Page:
When they arrived in the British Isles, the Saxon invaders brought with them the tradition of calling the month of June Aerra Litha. They marked Midsummer with huge bonfires that celebrated the power of the sun over darkness. For people in Scandinavian countries and in the farther reaches of the Northern hemisphere, Midsummer was very important. The nearly endless hours of light in June are a happy contrast to the constant darkness found six months later in the middle of winter.

Roman Festivals
The Romans, who had a festival for anything and everything, celebrated this time as sacred to Juno, the wife of Jupiter and goddess of women and childbirth. She is also called Juno Luna and blesses women with the privilege of menstruation. The month of June was named for her, and because Juno was the patroness of marriage, her month remains an ever-popular time for weddings. This time of year was also sacred to Vesta, goddess of the hearth. The matrons of Rome entered her temple on Midsummer and made offerings of salted meal for eight days, in hopes that she would confer her blessings upon their homes.

Midsummer for Modern Pagans
Litha has often been a source of contention among modern Pagan and Wiccan groups, because there’s always been a question about whether or not Midsummer was truly celebrated by the ancients. While there’s scholarly evidence to indicate that it was indeed observed, there were suggestions made by Gerald Gardner, the founder of modern Wicca, that the solar festivals (the solstices and equinoxes) were actually added later and imported from the Middle East. Regardless of the origins, many modern Wiccans and Pagans do choose to celebrate Litha every year in June.

In some traditions, Litha is a time at which there is a battle between light and dark. The Oak King is seen as the ruler of the year between winter solstice and summer solstice, and the Holly King from summer to winter. At each solstice they battle for power, and while the Oak King may be in charge of things at the beginning of June, by the end of Midsummer he is defeated by the Holly King.

This is a time of year of brightness and warmth. Crops are growing in their fields with the heat of the sun, but may require water to keep them alive. The power of the sun at Midsummer is at its most potent, and the earth is fertile with the bounty of growing life.

For contemporary Wiccans and Pagans, this is a day of inner power and brightness. Find yourself a quiet spot and meditate on the darkness and the light both in the world and in your personal life. Celebrate the turning of the Wheel of the Year with fire and water, night and day, and other symbols of the triumph of light over darkness.

Litha is a great time to celebrate outdoors if you have children. Take them swimming or just turn on the sprinkler to run through, and then have a bonfire or barbeque at the end of the day. Let them stay up late to say goodnight to the sun, and celebrate nightfall with sparklers, storytelling, and music. This is also an ideal Sabbat to do some love magic or celebrate a handfasting, since June is the month of marriages and family.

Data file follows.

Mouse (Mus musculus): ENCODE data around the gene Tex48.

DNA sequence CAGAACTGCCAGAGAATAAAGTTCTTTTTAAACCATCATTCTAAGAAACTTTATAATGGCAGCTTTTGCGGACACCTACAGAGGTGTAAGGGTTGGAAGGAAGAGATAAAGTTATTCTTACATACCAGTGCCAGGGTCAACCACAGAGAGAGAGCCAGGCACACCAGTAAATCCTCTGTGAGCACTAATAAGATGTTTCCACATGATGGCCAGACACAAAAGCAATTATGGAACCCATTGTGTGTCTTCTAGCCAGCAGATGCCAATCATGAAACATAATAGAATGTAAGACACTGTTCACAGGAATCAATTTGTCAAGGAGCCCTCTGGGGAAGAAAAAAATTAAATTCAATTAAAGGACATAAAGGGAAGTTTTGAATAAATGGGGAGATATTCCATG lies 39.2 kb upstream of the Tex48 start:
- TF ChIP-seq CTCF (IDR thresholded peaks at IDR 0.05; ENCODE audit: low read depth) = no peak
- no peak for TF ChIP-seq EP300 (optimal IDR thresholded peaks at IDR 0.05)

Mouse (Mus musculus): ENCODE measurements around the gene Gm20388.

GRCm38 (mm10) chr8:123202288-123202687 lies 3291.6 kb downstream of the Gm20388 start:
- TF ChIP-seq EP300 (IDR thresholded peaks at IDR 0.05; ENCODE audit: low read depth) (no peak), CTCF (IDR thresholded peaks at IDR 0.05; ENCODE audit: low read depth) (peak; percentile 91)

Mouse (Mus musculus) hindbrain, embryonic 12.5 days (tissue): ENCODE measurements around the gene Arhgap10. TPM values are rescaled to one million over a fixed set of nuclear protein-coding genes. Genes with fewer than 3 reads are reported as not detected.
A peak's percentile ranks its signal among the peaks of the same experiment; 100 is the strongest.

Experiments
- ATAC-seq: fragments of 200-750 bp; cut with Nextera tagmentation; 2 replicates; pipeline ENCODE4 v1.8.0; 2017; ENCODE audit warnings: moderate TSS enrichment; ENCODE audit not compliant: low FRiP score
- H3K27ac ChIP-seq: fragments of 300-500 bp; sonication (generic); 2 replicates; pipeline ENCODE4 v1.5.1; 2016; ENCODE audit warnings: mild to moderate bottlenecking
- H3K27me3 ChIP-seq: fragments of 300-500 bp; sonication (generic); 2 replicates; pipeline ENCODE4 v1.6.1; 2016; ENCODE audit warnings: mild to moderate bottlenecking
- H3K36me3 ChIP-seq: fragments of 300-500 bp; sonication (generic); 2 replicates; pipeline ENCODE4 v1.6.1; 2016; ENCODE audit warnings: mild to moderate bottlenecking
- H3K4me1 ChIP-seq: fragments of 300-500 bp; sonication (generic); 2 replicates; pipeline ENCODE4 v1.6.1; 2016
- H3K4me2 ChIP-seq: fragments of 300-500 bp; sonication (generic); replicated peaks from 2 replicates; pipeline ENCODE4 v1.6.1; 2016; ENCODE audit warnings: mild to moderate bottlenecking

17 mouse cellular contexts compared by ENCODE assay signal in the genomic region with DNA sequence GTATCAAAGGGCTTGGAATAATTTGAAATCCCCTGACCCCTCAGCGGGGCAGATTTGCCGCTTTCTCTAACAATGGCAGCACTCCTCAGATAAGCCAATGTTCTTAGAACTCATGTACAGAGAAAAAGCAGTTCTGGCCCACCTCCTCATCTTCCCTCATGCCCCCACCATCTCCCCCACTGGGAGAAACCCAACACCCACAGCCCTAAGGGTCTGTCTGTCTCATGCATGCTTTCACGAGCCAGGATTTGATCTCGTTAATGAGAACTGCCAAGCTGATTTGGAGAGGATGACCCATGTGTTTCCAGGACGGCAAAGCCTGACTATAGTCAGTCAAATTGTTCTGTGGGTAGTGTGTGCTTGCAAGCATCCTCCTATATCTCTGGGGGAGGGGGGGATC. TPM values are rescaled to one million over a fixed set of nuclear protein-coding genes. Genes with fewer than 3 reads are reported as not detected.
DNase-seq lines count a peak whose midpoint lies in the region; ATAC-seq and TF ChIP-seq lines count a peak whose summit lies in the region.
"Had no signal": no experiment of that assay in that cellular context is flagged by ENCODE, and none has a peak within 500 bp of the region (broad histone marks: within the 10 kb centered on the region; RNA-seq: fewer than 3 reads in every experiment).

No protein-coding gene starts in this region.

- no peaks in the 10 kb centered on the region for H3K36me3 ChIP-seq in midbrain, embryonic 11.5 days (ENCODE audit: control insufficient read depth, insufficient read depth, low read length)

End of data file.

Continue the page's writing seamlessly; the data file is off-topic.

Litha Legends and Lore, Myths and Mysteries
Litha, or Midsummer, is a celebration that has been observed for centuries, in one form or another. It is no surprise, then, that there are plenty of myths and legends associated with this time of year!

In England, rural villagers built a big bonfire on Midsummer’s Eve. This was called “setting the watch,” and it was known that the fire would keep evil spirits out of the town. Some farmers would light a fire on their land, and people would wander about, holding torches and lanterns, from one bonfire to another. If you jumped over a bonfire — presumably without lighting your pants on fire — you were guaranteed to have good luck for the coming year.

After your Litha fire has burned out and the ashes gone cold, use them to make a protective amulet. You can do this by carrying them in a small pouch, or kneading them into some soft clay and forming a talisman. In some traditions of Wicca, it is believed that the Midsummer ashes will protect you from misfortune. You can also sow the ashes from your bonfire into your garden, and your crops will be bountiful for the rest of the summer growing season.

It is believed in parts of England that if you stay up all night on Midsummer’s Eve, sitting in the middle of a stone circle, you will see the Fae. But be careful – carry a bit of rue in your pocket to keep them from harassing you, or turn your jacket inside out to confuse them. If you have to escape the Fae, follow a ley line, and it will lead you to safety.

Residents of some areas of Ireland say that if you have something you wish to happen, you “give it to the pebble.” Carry a stone in your hand as you circle the Litha bonfire, and whisper your request to the stone — “heal my mother” or “help me be more courageous”, for example. After your third turn around the fire, toss the stone into the flames.

Astrologically, the sun is entering Cancer, which is a water sign. Midsummer is not only a time of fire magic, but of water as well. Now is a good time to work magic involving sacred streams and holy wells. If you visit one, be sure to go just before sunrise on Litha, and approach the water from the east, with the rising sun. Circle the well or spring three times, walking deosil, and then make an offering of silver coins or pins.